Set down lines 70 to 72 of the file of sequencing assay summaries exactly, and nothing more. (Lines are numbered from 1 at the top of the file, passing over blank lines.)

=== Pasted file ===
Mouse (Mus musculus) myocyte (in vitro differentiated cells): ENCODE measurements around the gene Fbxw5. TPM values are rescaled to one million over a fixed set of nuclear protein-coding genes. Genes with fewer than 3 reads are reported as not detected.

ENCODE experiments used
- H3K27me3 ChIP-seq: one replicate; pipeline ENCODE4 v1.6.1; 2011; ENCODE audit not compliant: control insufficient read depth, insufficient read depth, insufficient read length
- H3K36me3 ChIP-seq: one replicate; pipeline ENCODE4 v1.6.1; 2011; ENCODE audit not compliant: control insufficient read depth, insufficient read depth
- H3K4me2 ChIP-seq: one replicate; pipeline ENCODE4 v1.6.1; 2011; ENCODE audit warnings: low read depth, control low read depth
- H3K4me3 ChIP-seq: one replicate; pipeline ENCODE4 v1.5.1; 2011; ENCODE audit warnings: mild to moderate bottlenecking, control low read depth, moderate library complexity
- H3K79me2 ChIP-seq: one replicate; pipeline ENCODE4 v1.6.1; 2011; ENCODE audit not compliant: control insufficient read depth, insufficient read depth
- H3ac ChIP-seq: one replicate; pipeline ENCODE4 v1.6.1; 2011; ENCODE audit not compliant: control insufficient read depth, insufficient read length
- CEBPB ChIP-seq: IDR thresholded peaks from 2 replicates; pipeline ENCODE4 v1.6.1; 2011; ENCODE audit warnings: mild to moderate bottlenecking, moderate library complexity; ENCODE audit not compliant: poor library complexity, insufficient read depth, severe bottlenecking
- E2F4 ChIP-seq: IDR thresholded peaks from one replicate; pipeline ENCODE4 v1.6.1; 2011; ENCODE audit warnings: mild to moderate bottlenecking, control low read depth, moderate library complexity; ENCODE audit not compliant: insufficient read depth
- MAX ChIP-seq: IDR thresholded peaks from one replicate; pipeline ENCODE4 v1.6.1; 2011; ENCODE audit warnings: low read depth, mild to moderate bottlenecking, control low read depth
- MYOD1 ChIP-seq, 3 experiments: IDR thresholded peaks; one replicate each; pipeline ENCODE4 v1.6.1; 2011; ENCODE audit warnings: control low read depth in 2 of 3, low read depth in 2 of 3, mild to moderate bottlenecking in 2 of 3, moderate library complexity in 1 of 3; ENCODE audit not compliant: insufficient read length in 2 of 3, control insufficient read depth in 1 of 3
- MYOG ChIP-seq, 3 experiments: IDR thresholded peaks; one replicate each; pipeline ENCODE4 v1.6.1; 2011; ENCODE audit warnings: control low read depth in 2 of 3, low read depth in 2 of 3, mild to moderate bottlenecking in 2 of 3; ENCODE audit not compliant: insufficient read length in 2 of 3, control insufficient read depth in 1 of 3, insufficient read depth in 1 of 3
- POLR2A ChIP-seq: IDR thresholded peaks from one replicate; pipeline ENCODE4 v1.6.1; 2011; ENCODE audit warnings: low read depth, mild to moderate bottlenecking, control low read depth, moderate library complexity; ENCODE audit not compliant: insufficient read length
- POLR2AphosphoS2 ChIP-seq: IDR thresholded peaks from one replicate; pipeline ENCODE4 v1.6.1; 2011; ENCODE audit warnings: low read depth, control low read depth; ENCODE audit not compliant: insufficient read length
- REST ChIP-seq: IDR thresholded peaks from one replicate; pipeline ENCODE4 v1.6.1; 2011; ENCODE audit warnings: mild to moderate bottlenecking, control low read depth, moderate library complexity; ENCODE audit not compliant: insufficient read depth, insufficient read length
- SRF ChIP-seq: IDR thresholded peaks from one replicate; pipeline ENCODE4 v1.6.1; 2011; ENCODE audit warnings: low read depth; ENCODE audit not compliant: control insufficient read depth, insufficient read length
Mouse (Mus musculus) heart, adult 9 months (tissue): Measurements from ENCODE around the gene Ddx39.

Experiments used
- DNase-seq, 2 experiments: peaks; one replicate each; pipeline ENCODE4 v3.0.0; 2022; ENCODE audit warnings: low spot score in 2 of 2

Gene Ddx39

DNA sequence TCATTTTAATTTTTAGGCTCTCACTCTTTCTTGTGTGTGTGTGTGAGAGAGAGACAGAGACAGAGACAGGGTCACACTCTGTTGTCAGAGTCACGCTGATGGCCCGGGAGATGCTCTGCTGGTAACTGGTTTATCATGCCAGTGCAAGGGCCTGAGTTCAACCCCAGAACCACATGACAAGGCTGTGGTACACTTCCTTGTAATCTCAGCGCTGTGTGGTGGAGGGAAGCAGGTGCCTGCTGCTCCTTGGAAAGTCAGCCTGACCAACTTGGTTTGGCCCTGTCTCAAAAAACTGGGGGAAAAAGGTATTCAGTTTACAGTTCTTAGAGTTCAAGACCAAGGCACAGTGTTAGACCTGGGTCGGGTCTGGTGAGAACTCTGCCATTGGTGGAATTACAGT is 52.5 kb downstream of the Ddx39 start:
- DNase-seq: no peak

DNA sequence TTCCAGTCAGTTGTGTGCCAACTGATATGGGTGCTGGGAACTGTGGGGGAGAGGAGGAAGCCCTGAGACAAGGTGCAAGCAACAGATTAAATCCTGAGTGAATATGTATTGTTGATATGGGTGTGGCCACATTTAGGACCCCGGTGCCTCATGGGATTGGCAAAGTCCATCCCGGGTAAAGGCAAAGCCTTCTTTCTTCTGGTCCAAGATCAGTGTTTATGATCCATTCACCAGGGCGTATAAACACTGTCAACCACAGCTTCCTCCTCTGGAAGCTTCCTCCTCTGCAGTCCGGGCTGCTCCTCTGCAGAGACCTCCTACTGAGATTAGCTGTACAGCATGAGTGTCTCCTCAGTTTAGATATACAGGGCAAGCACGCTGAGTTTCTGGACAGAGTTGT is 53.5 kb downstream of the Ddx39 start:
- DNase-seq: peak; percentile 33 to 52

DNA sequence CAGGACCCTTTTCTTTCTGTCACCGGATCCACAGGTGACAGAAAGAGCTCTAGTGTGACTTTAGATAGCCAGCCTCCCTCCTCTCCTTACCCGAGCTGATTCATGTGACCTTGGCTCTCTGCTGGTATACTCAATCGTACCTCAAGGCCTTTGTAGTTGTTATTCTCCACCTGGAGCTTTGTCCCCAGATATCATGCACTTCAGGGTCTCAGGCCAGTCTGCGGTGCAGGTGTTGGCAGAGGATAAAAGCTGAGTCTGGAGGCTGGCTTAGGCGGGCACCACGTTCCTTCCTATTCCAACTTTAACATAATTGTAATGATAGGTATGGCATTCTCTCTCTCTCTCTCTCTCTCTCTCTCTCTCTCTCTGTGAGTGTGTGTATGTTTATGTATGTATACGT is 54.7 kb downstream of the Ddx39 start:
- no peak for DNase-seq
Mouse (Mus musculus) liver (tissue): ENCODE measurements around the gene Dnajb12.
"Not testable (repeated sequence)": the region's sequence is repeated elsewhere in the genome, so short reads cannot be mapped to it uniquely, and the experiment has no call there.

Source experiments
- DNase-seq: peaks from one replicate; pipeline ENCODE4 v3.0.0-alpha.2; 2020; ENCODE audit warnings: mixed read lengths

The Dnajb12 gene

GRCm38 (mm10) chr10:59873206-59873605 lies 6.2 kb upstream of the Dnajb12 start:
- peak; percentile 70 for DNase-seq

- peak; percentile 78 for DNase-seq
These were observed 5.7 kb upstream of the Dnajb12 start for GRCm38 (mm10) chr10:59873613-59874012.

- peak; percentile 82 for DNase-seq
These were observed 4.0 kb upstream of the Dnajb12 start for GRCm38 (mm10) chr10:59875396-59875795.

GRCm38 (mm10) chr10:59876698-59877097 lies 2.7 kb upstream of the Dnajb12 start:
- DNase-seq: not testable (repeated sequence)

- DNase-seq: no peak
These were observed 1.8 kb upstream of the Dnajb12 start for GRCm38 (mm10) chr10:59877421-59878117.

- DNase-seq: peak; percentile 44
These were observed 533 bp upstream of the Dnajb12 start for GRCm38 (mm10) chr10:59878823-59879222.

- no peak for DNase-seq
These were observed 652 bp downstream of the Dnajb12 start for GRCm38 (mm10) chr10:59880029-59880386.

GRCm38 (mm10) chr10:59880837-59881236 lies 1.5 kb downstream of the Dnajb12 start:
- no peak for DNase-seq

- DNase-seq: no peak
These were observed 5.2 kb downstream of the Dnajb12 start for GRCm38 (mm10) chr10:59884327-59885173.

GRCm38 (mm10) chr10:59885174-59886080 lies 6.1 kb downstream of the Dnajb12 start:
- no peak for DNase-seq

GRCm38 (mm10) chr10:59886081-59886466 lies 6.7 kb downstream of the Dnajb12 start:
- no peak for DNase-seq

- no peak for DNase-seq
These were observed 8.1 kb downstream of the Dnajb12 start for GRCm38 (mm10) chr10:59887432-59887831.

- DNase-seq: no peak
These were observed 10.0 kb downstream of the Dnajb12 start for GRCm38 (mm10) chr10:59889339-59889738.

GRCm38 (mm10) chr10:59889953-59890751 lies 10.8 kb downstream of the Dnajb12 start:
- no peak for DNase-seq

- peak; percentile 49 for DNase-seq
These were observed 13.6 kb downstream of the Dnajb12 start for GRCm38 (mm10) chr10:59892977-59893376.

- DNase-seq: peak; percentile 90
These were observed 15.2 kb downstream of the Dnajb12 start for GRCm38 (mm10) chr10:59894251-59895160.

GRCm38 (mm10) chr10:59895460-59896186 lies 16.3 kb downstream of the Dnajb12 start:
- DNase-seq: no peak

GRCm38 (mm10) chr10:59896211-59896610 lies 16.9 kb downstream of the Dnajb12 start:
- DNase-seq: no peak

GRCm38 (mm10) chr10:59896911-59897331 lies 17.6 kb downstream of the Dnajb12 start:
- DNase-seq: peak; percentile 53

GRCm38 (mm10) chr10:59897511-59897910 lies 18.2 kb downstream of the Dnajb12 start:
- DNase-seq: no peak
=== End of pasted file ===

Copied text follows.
- DNase-seq: peak; percentile 53

GRCm38 (mm10) chr10:59897511-59897910 lies 18.2 kb downstream of the Dnajb12 start:
- DNase-seq: no peak